Thousands of students gathered at Wellington's Civic Square this morning before marching to Parliament, demanding more urgent action on climate change.
Held for the first time since 2019, the protest is part of a nationwide movement of school students called School Strike 4 Climate.
Wellington protest organiser Seren Lewis said there had been a lot of build-up to this strike, especially as last year's could not go ahead due to Covid-19 restrictions.
"It's clear that our government is not doing enough, all these people here think so, it's not just a small minority."
The movement's key demands would be transitioning into a greener economy, and assisting Pacific nations to do the same.
"Our pacific neighbours are obviously at the forefront of climate change, they're going to be dealing with island submersion, sea levels rising," she said.
"There isn't a huge platform for them to raise their voices so it's about uplifting their voices and raising awareness for it."
Hundreds of students gathered at the stairs at Civic Square, with hundreds flowing back towards the library.
Signs such as "last exit before doomsday" and "we're giving up lessons to teach you one" could be seen in the crowd.
High school student Rebecca Elder said the strike's demands included phasing out fossil fuels, investing in clean energy, implementing climate education in schools and de-carbonising the agriculture sector.
"We only have a limited amount of time left before the effects of climate change become irreversible – when the rise of global temperatures by 1.5.
"There's going to be drastic ramifications regarding sea levels rising, regarding crazy weather events."
Natasha Lenaston Bagnall said the "impending doom" of climate change was an issue their generation had grown up with.
"We want to fight to have our future and it's not being dealt with enough."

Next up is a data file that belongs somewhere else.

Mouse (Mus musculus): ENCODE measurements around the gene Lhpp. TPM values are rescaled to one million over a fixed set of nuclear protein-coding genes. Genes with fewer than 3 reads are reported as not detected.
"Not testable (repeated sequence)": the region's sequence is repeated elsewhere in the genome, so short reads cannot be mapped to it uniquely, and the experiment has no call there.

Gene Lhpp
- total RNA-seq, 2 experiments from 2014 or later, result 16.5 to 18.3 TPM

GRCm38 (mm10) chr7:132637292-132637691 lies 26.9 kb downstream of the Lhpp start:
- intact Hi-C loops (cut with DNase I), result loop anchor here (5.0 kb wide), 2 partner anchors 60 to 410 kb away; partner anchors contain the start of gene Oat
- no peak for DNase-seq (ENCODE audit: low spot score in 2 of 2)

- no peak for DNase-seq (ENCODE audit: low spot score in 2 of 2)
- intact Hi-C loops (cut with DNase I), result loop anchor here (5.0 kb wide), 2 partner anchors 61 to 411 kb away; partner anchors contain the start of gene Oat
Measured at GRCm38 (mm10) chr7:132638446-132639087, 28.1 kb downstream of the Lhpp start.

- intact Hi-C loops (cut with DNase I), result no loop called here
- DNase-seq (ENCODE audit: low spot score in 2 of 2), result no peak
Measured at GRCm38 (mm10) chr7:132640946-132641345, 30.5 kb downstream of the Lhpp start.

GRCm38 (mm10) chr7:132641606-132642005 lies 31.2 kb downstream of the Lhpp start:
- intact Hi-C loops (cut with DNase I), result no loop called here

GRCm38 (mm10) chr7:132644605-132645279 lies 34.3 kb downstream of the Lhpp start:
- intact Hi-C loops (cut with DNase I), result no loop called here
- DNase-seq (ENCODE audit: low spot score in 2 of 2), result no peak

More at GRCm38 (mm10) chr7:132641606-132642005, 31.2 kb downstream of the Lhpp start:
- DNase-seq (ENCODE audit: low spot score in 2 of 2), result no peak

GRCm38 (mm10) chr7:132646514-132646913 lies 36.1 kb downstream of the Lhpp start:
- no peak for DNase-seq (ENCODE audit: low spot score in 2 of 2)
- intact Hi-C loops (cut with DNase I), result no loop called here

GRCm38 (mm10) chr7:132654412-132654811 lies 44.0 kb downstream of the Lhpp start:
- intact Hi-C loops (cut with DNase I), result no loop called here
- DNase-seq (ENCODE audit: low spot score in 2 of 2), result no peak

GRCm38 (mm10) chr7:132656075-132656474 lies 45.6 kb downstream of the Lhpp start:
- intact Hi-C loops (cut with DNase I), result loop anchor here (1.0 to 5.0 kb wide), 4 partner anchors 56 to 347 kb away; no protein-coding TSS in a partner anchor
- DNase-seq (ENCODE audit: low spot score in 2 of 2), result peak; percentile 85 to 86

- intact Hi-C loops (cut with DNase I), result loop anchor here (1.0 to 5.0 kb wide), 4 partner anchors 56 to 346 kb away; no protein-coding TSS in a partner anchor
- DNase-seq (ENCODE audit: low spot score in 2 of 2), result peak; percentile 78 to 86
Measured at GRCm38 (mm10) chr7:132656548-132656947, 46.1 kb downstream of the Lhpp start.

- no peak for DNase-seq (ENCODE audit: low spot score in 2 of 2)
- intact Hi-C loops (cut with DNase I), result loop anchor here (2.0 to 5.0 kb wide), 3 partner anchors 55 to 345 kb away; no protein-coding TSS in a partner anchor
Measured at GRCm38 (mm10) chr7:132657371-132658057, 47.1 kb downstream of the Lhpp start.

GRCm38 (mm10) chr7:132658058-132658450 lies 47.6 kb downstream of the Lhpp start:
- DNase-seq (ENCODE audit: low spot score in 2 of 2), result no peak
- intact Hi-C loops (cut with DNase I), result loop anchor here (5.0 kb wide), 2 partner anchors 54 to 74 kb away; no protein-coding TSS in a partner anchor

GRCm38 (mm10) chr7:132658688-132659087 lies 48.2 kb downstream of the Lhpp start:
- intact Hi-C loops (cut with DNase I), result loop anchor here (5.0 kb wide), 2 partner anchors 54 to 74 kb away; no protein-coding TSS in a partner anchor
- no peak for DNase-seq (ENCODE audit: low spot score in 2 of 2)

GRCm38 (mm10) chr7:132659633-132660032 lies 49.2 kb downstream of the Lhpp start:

University student Teresa Davenport said climate change seemed like "the end of humanity".
"And the only solution we can see is to reduce our carbon emissions and we need to be doing that more urgently.
"The zero carbon act is rubbish. They think it's a solution but we need to step it up more."
Greens party leader James Shaw attended the rally outside Parliament and responded to questions about how the Government planned to tackle climate change.
He said climate disasters were occurring in Pacific nations "in ways that we're not seeing in Aotearoa" and New Zealand needed to support its island neighbours.
"We committed to 300 million and we're actually going to increase it to 500 million on climate-related aid, and we're going to increase that over the course of this year.
"We've also got to make sure that we've got the voices of Pasifika people in Aotearoa in our plans to reduce emissions and how we adapt to the effects of climate change."
He also supported a transforming of the curriculum to see climate change education imbedded into all parts of the school system.
"We're going to need people who are studying art and communicating about climate change through art.
"We're going to need engineers who are engineering the new future we'll be living in, we're going to need people who are builders and architects and who can create the next generation of housing and infrastructure.
"Every subject you're studying is involved in climate change … it needs to be in every part of our education system."